Explain Those Health Insurance Premium Rate Hikes!

David R. Jones, La Nueva Mayoria / The New Majority

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“The rate proposed increase in health insurance premiums for Small Groups of 20% in 2012 is an outrage. Please reconsider -- you are killing small businesses!”

“I received a letter stating that my insurance co. is asking for an eighteen percent increase in premium for next year. This ………means that my premium will be more than my rent! Why are they being allowed to do this?  It seems to me that the insurance companies are gouging the consumer because they can.”

“Please intervene on this lunacy. How is the average person going to be able to afford what amounts to a 20% increase in premium. I can assure you no one is getting a 20% salary increase.”

“We can barely afford to pay what we're paying. Big business and the upper class in this country, continue to thrive, while the middle and lower class wither on the vine. I'm angry, frustrated, but mostly scared. I'm scared I'm not going to be able to pay for my insurance.”

These are just a few of the letters written to the state’s Financial Services Department by New Yorkers as the state decided whether to allow rate increases without a good explanation by the insurance carriers.  Every rate increase will mean that a number of low-income and unemployed New Yorkers will be without insurance coverage.

Many Latino families have lost their employer-sponsored health insurance.  Statewide, over 30 percent of Latinos – more than 600,000 people - ages 19 to 64 are uninsured.

The Financial Services Department now intends to go public with details of the rate-increase applications it has received from health plans.  Those applications - affecting about three million people with individually purchased or small-group coverage - call for rate increases ranging from 10 percent to 56 percent.

The average cost of employer-provided family coverage in this state is nearly $15,000 a year – close to $24,000 a year on the individual market - among the highest in the country, and almost double what it was 10 years ago.  The problem is that we do not know exactly why we shell out such exorbitant sums.  That began to change last year, when the state Legislature restored the power of state regulators to reject or lower premium increases.

The state has instituted a prior approval process that allows public input on proposed rate increases.  But without the necessary rate justification information from the insurance companies, it is hard to make an informed argument whether or not the rate increase is necessary.  People have a right to know why they are being asked to spend so much more each year.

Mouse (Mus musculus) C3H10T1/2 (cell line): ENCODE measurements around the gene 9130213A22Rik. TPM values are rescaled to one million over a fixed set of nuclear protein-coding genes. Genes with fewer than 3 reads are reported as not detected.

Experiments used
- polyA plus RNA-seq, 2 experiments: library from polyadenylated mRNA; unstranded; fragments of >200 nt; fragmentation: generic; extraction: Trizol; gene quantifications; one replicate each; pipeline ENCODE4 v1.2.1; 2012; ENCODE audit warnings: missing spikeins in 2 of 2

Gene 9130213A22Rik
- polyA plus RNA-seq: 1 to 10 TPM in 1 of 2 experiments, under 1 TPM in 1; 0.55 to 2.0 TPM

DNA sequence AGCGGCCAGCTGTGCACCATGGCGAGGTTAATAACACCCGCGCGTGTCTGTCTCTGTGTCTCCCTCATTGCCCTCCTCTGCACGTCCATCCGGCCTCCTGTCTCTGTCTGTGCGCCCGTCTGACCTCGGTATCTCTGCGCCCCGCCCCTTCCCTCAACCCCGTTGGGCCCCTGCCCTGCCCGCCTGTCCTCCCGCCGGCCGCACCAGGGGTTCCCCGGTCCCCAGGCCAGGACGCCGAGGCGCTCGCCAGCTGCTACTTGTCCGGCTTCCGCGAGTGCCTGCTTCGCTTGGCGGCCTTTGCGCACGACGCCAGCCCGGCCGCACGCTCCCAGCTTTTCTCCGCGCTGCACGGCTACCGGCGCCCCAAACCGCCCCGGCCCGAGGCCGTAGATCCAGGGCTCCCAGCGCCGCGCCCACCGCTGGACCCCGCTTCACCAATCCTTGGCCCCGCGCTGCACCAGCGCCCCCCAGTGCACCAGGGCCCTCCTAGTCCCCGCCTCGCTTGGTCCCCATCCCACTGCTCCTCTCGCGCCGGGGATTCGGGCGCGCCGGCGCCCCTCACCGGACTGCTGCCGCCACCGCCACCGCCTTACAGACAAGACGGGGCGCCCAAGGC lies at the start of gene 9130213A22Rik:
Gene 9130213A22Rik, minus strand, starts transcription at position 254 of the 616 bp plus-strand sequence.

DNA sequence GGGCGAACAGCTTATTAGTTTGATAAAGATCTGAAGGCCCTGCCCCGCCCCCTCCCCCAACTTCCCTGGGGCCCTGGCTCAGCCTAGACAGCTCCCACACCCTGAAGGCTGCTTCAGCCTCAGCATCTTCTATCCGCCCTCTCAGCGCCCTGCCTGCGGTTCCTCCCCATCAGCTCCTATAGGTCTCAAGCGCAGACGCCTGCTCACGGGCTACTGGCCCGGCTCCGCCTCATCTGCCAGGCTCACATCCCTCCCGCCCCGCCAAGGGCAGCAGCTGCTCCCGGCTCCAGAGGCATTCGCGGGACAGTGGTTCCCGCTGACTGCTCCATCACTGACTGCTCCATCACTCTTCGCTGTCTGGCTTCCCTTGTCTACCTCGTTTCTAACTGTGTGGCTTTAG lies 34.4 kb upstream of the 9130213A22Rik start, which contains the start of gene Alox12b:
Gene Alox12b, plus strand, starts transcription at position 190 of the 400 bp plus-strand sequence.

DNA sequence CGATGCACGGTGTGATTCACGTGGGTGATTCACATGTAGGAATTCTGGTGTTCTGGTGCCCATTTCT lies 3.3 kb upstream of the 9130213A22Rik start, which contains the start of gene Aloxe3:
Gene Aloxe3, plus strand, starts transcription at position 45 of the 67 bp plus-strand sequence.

Some people believe that insurance companies would enact steep premium increases prior to the full implementation of the Affordable Care Act in 2014.  I suspect that they are correct. From 1996 to 1999, small group premiums increased an average of 5 percent annually.  After premium increases were deregulated in 2000, these increases averaged 14 percent annually. 

Health Care For All New York (HCFANY) is a statewide coalition of more than 120 organizations, including the Community Service Society, dedicated to winning affordable, comprehensive, and high quality health care for all.  HCFANY has filed objections with the State Department of Financial Services about the proposed increases.  

In nearly all cases, the notices and narrative summaries sent by the carriers to consumers and small business simply allege medical trends without any supporting evidence or documentation. 

By making the application documents public, minus those very few details that would compromise the plans' legitimate trade secrets, consumers can see for themselves the rationale behind the rate increases.  The state should make this process as transparent as possible.

David R. Jones is president and CEO of the Community Service Society (CSS), the leading voice on behalf of low-income New Yorkers for over 165 years.  For over 10 years he served as a member of the board of directors of the Puerto Rican Legal Defense and Education Fund.  The views expressed in this column are solely those of the writer.

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